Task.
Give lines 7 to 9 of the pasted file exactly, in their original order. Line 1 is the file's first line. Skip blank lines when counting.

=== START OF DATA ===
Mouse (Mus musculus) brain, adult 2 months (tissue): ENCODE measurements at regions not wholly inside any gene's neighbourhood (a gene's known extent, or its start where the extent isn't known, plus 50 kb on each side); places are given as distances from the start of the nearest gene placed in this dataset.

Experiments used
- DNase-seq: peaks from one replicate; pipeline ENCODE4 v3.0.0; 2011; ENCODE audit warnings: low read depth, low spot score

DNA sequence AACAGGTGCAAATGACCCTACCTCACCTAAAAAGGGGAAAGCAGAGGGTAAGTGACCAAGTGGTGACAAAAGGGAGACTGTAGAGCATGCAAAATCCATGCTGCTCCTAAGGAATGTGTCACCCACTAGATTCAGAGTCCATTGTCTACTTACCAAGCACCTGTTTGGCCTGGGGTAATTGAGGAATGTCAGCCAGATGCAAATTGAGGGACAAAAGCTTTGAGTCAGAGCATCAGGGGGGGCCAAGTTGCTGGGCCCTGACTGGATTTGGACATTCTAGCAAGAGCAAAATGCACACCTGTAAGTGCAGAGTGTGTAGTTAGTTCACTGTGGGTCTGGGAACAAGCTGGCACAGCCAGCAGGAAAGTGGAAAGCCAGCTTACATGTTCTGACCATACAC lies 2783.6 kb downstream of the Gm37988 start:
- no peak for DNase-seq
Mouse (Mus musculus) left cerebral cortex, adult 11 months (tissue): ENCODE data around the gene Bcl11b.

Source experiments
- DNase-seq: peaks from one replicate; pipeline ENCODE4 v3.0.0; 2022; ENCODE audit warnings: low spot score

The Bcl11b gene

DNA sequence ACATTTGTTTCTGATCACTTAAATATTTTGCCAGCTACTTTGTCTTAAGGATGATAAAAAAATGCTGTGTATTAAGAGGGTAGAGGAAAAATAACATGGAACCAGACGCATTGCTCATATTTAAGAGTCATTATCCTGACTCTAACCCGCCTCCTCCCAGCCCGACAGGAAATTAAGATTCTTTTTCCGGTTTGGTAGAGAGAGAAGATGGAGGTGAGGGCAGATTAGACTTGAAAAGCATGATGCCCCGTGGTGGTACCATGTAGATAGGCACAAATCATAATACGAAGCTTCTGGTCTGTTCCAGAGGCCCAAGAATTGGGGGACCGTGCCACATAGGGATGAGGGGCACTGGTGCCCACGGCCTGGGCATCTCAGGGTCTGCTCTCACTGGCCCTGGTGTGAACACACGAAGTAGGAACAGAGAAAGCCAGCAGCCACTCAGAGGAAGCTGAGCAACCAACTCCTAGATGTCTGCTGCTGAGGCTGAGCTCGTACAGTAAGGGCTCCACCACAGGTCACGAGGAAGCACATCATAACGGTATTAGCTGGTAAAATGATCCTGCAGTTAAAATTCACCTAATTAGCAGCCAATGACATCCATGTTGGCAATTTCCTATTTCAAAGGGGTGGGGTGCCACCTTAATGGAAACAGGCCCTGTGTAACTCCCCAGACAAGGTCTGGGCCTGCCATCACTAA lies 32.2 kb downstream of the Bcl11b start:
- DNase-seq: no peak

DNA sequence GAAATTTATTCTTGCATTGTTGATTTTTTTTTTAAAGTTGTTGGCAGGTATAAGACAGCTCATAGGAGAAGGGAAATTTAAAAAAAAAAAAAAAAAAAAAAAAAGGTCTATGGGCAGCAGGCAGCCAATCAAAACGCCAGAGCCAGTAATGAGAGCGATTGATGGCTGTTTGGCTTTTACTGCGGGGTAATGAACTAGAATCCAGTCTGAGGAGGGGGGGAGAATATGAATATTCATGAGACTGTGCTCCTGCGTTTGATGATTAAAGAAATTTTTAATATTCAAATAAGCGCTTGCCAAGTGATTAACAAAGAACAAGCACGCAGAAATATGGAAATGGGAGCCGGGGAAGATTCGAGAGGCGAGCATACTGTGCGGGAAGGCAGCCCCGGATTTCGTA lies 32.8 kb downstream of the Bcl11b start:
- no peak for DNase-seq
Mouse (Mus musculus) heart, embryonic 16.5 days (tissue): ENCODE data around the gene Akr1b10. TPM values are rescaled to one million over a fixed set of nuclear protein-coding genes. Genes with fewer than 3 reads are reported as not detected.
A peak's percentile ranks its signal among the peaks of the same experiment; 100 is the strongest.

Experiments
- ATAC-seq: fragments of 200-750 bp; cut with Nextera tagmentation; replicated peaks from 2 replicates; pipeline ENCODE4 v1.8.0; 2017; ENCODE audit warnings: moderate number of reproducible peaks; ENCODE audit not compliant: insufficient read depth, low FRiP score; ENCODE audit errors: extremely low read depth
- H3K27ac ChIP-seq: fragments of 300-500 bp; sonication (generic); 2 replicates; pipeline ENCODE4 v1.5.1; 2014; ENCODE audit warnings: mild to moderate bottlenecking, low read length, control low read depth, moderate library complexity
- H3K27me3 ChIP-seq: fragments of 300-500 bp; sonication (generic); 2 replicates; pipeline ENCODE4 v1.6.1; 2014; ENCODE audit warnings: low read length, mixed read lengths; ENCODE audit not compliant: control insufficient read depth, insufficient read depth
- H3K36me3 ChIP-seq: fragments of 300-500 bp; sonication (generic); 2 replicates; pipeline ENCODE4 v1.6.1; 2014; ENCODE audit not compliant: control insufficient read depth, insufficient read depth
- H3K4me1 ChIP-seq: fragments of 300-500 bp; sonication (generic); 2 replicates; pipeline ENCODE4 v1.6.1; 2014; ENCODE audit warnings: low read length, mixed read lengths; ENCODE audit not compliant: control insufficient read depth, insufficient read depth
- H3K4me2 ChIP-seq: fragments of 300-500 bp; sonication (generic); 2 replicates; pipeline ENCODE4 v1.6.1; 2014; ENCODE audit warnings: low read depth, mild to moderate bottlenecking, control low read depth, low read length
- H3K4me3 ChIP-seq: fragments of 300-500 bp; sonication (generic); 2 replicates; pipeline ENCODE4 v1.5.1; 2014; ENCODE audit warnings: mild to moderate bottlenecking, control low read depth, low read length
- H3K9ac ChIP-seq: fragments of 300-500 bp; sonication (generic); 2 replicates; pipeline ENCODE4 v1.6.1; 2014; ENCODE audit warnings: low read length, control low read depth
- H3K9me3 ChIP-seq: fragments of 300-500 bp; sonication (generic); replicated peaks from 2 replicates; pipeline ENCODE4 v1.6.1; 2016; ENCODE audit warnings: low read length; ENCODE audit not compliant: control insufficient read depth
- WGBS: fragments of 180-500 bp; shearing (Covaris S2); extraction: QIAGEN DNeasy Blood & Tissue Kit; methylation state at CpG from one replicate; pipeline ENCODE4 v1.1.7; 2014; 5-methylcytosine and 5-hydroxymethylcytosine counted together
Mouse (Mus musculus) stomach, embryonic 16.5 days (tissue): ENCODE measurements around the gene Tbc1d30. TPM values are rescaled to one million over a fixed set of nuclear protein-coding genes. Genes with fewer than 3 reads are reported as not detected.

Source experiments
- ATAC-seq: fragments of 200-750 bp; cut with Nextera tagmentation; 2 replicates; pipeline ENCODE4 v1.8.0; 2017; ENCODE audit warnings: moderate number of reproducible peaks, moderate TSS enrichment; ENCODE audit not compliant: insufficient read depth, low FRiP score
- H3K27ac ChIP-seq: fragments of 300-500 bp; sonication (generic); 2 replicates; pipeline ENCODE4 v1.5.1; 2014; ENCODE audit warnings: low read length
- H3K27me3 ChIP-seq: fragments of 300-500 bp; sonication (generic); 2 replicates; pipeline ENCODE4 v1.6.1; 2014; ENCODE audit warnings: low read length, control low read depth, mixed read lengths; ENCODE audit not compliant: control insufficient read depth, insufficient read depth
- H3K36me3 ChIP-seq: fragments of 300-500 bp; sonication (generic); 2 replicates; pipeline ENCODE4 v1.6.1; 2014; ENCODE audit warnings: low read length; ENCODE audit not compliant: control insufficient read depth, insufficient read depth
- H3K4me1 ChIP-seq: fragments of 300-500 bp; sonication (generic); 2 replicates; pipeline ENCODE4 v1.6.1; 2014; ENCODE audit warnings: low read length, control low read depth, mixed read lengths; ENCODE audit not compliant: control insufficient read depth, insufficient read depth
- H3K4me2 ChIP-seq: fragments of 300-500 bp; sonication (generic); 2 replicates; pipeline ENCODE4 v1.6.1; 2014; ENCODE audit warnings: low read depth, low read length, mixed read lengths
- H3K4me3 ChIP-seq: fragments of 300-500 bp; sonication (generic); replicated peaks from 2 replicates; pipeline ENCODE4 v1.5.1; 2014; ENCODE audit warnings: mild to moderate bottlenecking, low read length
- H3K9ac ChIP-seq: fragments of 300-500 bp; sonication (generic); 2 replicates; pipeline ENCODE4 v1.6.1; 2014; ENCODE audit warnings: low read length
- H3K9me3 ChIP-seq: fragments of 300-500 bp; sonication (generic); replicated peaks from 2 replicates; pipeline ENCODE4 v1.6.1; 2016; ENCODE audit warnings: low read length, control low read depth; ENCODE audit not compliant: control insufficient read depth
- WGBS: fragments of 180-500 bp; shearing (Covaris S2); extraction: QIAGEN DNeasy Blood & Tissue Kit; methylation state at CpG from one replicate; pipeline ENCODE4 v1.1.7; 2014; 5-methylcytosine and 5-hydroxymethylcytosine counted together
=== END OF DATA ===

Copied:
Source experiments
- DNase-seq: peaks from one replicate; pipeline ENCODE4 v3.0.0; 2022; ENCODE audit warnings: low spot score

The Bcl11b gene